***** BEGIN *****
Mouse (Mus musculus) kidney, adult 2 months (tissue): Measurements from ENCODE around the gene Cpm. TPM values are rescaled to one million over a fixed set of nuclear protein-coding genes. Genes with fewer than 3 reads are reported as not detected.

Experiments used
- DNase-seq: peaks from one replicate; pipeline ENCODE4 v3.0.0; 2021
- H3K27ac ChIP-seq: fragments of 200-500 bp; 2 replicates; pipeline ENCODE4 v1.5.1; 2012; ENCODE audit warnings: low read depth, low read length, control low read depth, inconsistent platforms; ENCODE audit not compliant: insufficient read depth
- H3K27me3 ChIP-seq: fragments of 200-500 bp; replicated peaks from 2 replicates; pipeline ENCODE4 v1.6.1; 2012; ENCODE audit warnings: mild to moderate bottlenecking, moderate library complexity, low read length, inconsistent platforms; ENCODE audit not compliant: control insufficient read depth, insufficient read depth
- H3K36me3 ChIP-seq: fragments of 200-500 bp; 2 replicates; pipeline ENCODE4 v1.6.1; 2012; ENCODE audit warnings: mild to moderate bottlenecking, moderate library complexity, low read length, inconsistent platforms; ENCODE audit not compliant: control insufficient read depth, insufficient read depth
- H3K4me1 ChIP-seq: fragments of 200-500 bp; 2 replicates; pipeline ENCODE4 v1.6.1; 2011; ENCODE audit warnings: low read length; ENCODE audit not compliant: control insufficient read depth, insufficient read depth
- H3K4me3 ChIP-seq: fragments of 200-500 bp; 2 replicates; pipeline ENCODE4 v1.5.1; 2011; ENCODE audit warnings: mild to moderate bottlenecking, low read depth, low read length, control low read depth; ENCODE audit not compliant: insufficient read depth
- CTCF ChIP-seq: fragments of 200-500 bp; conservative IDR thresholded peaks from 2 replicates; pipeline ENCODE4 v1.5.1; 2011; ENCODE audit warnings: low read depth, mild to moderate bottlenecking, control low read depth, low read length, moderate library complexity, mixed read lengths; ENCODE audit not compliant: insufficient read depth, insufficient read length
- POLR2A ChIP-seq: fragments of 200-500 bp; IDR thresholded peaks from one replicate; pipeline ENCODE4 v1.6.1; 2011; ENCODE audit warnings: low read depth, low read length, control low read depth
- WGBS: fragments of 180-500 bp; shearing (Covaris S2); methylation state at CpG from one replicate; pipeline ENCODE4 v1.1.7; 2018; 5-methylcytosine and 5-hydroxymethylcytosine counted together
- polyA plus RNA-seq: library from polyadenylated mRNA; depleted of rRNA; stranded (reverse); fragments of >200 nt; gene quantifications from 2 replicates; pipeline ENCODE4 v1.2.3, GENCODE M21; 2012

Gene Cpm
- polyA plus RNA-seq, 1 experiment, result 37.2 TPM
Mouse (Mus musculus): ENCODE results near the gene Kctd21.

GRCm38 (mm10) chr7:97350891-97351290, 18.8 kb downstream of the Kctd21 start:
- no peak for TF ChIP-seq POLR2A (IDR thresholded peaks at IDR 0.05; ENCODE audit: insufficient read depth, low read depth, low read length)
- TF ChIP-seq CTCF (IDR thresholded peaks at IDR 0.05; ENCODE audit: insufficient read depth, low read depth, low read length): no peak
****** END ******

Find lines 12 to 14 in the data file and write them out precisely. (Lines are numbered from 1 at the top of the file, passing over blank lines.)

- polyA plus RNA-seq: library from polyadenylated mRNA; depleted of rRNA; stranded (reverse); fragments of >200 nt; gene quantifications from 2 replicates; pipeline ENCODE4 v1.2.3, GENCODE M21; 2012

Gene Cpm
- polyA plus RNA-seq, 1 experiment, result 37.2 TPM